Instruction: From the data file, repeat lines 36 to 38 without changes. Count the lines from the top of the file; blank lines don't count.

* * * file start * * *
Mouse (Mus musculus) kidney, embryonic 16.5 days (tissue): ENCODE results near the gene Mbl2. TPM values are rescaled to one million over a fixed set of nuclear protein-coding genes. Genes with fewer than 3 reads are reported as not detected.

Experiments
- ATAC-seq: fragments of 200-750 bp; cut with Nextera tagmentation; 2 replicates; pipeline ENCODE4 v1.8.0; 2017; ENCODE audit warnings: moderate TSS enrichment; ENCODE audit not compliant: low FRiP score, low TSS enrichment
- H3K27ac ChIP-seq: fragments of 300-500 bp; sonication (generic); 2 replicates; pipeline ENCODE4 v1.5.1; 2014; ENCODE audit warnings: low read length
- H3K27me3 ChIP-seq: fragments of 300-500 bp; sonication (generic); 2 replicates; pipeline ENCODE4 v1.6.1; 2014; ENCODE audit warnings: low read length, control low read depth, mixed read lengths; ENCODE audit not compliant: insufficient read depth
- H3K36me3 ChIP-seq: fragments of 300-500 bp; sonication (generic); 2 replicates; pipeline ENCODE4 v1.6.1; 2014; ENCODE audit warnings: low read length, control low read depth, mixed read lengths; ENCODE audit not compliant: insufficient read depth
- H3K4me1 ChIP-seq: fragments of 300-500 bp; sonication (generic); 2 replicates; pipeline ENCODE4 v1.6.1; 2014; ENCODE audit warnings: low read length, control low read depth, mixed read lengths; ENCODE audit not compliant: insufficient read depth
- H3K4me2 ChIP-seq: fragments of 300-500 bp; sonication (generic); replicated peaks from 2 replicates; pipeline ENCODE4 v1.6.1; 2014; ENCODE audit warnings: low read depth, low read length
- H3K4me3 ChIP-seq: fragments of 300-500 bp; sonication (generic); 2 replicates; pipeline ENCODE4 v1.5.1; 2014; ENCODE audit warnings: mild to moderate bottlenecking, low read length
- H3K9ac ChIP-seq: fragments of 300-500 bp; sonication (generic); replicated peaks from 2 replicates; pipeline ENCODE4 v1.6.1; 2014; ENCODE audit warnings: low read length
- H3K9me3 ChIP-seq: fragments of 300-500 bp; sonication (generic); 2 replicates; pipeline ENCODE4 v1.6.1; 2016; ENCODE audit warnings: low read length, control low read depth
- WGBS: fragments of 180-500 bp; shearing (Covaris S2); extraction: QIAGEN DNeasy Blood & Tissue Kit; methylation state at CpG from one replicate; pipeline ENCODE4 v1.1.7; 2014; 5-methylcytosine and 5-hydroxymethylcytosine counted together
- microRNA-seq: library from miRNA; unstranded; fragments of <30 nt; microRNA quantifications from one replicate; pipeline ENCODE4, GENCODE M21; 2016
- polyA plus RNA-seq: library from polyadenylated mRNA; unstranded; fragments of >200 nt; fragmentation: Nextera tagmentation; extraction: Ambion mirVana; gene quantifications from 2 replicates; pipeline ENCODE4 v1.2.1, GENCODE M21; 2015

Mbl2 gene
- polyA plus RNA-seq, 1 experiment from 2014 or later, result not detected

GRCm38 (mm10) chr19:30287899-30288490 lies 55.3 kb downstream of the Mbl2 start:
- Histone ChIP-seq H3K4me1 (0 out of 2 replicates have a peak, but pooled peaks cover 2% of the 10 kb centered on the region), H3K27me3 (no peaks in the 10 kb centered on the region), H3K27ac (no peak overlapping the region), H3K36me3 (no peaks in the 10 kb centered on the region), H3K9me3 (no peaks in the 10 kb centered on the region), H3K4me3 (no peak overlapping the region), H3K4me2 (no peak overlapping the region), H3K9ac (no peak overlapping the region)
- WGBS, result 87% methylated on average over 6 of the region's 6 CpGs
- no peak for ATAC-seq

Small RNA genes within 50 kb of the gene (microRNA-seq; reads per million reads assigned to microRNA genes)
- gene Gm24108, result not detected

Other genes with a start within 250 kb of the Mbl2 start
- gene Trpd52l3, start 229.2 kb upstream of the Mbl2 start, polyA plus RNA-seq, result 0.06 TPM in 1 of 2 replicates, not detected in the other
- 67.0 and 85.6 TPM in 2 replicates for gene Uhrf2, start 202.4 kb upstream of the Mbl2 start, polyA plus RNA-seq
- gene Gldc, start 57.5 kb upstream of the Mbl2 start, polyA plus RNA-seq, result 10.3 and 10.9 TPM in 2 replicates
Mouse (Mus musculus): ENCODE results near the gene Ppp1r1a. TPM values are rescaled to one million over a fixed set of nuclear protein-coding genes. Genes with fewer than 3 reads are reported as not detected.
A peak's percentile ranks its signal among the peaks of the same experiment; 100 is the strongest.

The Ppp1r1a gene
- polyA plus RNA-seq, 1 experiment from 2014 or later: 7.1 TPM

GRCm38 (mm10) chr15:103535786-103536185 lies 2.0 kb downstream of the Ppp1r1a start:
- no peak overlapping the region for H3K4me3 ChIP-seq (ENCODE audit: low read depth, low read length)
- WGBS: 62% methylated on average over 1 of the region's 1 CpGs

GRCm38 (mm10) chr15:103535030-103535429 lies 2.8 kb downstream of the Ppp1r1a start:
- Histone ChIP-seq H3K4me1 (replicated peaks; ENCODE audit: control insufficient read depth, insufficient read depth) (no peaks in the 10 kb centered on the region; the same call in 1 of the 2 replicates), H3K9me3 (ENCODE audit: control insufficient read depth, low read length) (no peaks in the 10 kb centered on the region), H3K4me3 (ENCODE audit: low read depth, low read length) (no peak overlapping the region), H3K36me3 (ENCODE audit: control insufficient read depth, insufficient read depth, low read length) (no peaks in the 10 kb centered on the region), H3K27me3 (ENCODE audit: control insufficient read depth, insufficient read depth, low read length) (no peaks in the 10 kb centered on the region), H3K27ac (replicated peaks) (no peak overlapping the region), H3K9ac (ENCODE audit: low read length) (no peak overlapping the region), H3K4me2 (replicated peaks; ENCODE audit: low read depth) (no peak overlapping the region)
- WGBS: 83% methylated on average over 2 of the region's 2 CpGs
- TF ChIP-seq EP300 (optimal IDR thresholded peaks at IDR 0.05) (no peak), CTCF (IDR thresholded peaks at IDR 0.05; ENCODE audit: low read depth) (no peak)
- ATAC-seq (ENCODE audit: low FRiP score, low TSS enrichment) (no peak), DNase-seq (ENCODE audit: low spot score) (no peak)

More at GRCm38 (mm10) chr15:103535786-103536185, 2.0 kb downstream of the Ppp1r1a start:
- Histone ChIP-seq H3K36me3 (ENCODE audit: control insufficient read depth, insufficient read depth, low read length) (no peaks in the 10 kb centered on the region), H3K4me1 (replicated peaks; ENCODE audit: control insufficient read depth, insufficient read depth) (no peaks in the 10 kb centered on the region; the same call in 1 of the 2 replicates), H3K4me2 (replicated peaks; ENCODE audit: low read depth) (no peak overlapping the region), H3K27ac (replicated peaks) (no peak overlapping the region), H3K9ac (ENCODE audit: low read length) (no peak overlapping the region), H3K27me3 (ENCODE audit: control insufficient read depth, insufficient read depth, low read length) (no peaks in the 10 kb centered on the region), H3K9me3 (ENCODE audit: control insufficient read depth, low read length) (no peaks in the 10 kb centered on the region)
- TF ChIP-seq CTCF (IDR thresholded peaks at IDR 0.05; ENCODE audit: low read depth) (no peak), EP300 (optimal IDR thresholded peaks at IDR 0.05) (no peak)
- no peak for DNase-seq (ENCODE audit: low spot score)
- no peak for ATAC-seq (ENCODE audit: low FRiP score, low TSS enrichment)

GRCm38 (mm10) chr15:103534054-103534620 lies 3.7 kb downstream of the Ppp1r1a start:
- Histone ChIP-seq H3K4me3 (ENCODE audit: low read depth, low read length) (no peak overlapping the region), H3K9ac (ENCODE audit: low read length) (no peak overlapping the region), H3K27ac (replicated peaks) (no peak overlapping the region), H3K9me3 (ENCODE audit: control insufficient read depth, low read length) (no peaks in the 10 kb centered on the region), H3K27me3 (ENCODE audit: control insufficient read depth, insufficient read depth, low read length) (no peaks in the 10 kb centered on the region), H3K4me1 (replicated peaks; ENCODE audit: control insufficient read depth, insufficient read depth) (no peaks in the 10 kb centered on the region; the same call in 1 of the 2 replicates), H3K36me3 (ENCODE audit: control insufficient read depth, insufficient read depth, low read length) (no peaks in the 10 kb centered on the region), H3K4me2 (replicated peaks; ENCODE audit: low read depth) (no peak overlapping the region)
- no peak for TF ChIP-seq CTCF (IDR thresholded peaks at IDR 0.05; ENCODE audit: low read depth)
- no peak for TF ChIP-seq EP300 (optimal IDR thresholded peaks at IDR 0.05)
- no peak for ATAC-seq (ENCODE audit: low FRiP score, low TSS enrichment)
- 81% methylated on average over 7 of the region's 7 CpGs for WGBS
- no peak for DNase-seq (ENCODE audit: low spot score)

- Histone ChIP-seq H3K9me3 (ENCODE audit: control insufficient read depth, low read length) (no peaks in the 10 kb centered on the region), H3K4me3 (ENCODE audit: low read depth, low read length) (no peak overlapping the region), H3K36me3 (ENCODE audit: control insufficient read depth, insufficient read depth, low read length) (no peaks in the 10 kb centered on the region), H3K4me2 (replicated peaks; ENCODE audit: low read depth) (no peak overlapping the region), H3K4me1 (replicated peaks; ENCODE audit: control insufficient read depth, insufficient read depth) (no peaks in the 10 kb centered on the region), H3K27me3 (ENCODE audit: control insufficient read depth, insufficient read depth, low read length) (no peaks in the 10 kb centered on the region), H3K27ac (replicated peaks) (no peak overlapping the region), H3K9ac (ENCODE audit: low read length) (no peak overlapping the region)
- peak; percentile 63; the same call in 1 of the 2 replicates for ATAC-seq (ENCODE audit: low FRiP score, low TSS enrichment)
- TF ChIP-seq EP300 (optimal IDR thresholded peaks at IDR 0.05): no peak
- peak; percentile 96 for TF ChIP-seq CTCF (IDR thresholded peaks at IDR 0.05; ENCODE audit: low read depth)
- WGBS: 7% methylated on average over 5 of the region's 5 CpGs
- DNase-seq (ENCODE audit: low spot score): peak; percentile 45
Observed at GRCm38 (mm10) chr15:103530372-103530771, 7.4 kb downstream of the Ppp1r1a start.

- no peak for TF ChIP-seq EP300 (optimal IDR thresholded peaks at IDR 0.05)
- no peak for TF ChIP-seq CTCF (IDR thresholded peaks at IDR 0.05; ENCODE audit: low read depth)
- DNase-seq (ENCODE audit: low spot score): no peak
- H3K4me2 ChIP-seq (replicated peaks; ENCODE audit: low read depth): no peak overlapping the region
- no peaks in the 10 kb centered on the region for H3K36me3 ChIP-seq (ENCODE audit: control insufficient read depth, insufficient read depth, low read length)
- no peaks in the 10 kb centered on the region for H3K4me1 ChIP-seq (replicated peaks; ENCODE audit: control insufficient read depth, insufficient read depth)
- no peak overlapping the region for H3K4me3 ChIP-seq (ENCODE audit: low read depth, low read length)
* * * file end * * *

- WGBS: 83% methylated on average over 2 of the region's 2 CpGs
- TF ChIP-seq EP300 (optimal IDR thresholded peaks at IDR 0.05) (no peak), CTCF (IDR thresholded peaks at IDR 0.05; ENCODE audit: low read depth) (no peak)
- ATAC-seq (ENCODE audit: low FRiP score, low TSS enrichment) (no peak), DNase-seq (ENCODE audit: low spot score) (no peak)